“We are in the middle of recruiting thousands of participants who are going to help us understand how information that we’re collecting on iPhone and Apple Watch through this study can lead to novel insights to better understand depression, and ultimately improve treatment,” says Dr. Freimer.

The study is designed to collect objective measures of factors such as sleep, physical activity, heart rate and daily routines to illuminate their relationship with symptoms of depression and anxiety.

Dr. Freimer and his colleagues are not only excited to see what the insights reveal, but at the prospect of findings ultimately benefiting anyone with an iPhone. More than 83% of the world’s population owns a smartphone and that number is expected to climb.

"In the field of mental health, from the very beginnings of the field through now, we've never had objective measures we could use to assess things related to mental health."

Dr. Nelson Freimer, MD, director of UCla's Depression Grand Challenge

“It’s not just a technology that’s available to people in Los Angeles County,” Dr. Freimer says. “It’s potentially a way of offering the entire global community the same standard of mental health assessment. That’s one of the reasons we were interested in collaborating with Apple, with such potential reach.”

Ensuring the privacy and security of study participants’ data is the highest priority for both UCLA and Apple, Dr. Freimer says. UCLA will store study data in a secure environment, with access limited to members of the UCLA study team. UCLA and Apple will analyze the data only after they are coded and stripped of names and other contact information.

Patients of UCLA Health and current UCLA students may be eligible to participate in the study being conducted by UCLA investigators, which is sponsored by Apple. Participants who choose to enroll can earn up to $1,070 for completing all study assessments, and those who complete a certain amount of assessments over the one-year period will be able to keep the Apple Watch and Beddit sleep tracker offered through the study.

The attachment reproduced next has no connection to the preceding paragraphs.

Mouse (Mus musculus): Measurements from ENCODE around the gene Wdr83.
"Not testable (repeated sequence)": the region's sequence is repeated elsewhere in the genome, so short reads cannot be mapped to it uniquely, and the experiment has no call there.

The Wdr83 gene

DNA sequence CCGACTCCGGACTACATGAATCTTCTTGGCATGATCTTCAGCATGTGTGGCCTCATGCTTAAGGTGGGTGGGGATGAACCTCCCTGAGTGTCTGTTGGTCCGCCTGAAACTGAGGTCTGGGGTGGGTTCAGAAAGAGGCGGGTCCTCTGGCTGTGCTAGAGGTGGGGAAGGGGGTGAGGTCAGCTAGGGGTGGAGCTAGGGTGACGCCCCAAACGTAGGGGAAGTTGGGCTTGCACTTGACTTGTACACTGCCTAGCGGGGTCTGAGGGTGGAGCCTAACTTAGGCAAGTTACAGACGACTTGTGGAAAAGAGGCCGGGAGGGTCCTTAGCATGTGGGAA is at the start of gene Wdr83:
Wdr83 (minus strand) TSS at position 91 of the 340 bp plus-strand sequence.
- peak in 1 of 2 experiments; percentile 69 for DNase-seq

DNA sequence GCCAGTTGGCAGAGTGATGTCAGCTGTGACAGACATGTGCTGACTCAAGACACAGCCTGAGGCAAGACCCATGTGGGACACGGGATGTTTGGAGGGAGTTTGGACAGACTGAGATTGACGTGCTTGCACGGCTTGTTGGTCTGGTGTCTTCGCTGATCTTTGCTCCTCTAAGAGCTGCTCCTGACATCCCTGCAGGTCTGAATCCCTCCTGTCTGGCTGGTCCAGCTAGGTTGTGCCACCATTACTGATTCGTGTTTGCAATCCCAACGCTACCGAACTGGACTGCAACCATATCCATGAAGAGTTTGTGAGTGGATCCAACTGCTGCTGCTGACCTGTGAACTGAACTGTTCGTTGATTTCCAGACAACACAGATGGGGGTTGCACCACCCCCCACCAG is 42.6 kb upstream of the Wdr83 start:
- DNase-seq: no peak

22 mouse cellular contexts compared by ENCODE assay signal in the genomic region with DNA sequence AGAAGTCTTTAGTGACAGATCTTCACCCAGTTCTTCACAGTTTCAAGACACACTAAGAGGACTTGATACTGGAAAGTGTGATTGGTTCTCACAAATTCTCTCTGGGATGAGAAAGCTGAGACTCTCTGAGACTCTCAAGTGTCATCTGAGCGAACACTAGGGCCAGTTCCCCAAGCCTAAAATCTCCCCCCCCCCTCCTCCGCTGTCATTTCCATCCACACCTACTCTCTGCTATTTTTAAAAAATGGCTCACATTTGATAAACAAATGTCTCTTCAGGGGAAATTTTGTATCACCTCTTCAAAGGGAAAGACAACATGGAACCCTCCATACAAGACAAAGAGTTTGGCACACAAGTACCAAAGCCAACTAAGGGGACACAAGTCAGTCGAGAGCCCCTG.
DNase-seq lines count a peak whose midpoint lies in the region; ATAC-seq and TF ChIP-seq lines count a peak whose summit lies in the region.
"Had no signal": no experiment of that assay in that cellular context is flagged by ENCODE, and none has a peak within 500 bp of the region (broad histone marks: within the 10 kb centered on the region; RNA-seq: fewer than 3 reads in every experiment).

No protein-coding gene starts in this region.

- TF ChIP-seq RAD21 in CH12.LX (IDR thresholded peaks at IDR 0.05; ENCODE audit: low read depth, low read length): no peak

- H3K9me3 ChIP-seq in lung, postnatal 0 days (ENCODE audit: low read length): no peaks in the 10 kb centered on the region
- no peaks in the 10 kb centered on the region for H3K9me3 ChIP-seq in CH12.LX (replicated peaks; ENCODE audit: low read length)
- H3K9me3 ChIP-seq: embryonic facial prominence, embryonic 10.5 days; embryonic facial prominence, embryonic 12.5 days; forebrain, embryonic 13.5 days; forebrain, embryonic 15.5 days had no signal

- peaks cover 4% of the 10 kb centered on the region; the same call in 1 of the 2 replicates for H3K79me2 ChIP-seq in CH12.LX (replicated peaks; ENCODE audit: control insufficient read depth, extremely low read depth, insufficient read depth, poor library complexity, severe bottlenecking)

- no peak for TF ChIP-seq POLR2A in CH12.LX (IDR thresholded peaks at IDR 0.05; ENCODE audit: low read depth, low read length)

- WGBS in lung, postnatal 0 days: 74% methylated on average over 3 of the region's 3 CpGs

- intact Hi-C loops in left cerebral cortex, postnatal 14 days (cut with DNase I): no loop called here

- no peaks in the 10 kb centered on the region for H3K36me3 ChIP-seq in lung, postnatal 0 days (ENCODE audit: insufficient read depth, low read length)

Modernizing mental health

Smart technology is likely to play a key role in modernizing mental health metrics, says Dr. Freimer.

“In the field of mental health, from the very beginnings of the field through now, we’ve never had objective measures we could use to assess things related to mental health — and that’s different from any other area of health,” he says. “All we have is my asking you a question about how you’re feeling and you telling me how you’re feeling.”

Contrast that with cardiology, for example. If someone complains about chest pain, a physician can listen to the patient’s heart with a stethoscope and order an electrocardiogram (EKG) to get an objective sense of what’s happening. 

Studies that make sense of how data collected by smartphones and wearables connect to depression and other mental illnesses can provide an objective picture of the physiological markers associated with mental health.

Smart technology represents “the very first tools that we’ve had of any kind” to offer such a picture in the area of mental health, Dr. Freimer says, “whereas the whole rest of health has had 200 years to develop these tools.”

“To me, that’s the most exciting aspect of this,” he says, “that we can, in one fell swoop, bring mental health into the 21st century.”

Learn more about UCLA’s Depression Grand Challenge.